Wednesday, July 9, 2014

Those Noisy Voices from the Grave

This afternoon I had the pleasure of speaking on the Kojo Nnamdi Show about the Belfast Project (a.k.a. Boston College’s Oral History Archive on the Troubles in Northern Ireland) and its impact on oral history. I didn't have a lot of time, but I tried to make the case for a shield law, analogous to the protections provided to health research and DOJ-sponsored criminal justice research.

[“Old Wounds & Oral History: The Aftermath of the Belfast Project,” Kojo Nnamdi Show, July 7, 2014.]

While I'm on the subject, it has been more than three years since the U.S. Attorney's office filed a subpoena for two tapes that were recorded as part of the project. The Boston College Subpoena News (which is published anonymously but presents things from the perspective of researchers Anthony McIntyre and Ed Moloney) remains the best source for links to news reports and opinion pieces about the case. But here are some recent items of note.
  • Cullen, Kevin. “In Belfast, The Shadows and the Gunmen," Boston Globe, July 6, 2014.

    Cullen, who joined the Kojo show via telephone, explores the fallout from the case in Northern Ireland, where former IRA members and loyalists fear being arrested or shot.

  • Zittrain, Jonathan. “BC’s Belfast Project: Archives Are in Danger, but Technology Can Help,” Boston Globe, June 8, 2014. h/t Rebecca Tushnet.

    Proposes encryption methods to put interview recording and transcripts beyond the reach of subpoena.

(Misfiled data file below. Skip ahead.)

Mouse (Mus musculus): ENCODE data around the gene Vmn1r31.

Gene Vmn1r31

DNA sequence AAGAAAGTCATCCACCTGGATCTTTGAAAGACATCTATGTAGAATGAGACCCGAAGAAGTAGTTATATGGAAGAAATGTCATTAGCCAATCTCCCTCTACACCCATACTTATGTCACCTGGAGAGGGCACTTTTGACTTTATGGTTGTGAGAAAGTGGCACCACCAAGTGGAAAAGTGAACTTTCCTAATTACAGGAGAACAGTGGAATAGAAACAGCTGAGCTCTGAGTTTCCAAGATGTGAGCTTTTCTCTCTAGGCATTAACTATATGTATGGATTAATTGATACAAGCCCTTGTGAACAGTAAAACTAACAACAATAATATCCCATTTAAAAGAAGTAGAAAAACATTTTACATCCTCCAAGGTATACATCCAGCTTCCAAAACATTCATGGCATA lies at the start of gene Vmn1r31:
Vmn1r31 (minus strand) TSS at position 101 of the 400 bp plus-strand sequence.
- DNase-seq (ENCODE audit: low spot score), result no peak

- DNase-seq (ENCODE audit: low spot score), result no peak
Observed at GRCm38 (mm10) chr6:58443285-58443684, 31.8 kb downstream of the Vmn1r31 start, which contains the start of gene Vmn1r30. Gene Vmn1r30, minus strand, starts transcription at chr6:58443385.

Are we stuck with either having to destroy our secrets or leave them exposed to near-instant disclosure? It might be possible to split the difference: to develop an ecosystem of contingent cryptography for libraries, companies, governments, and citizens. Instead of using new technologies to preserve for ready discovery material that might in the past never have been stored, or deleting everything as soon as possible, we can develop systems that place sensitive information beyond reach until a specified amount of time has passed, or other conditions are met.
  • Marcus, Jon. “Oral History: Where next after the Belfast Project?Times Higher Education, 5 June 2014. h/t Rob Townsend.

    Suggests that oral historians and archivists may end up doing their job better.

    “There have been a lot of things written with headlines like, ‘This is the end for oral history’,” says Cliff Kuhn, associate professor of history at Georgia State University and executive director of the Oral History Association. “I do think the Boston College case afforded something of a wake-up call. I’m sure there are a number of repositories that have re-examined their protocols to make sure things are tighter. And that’s a good thing.”

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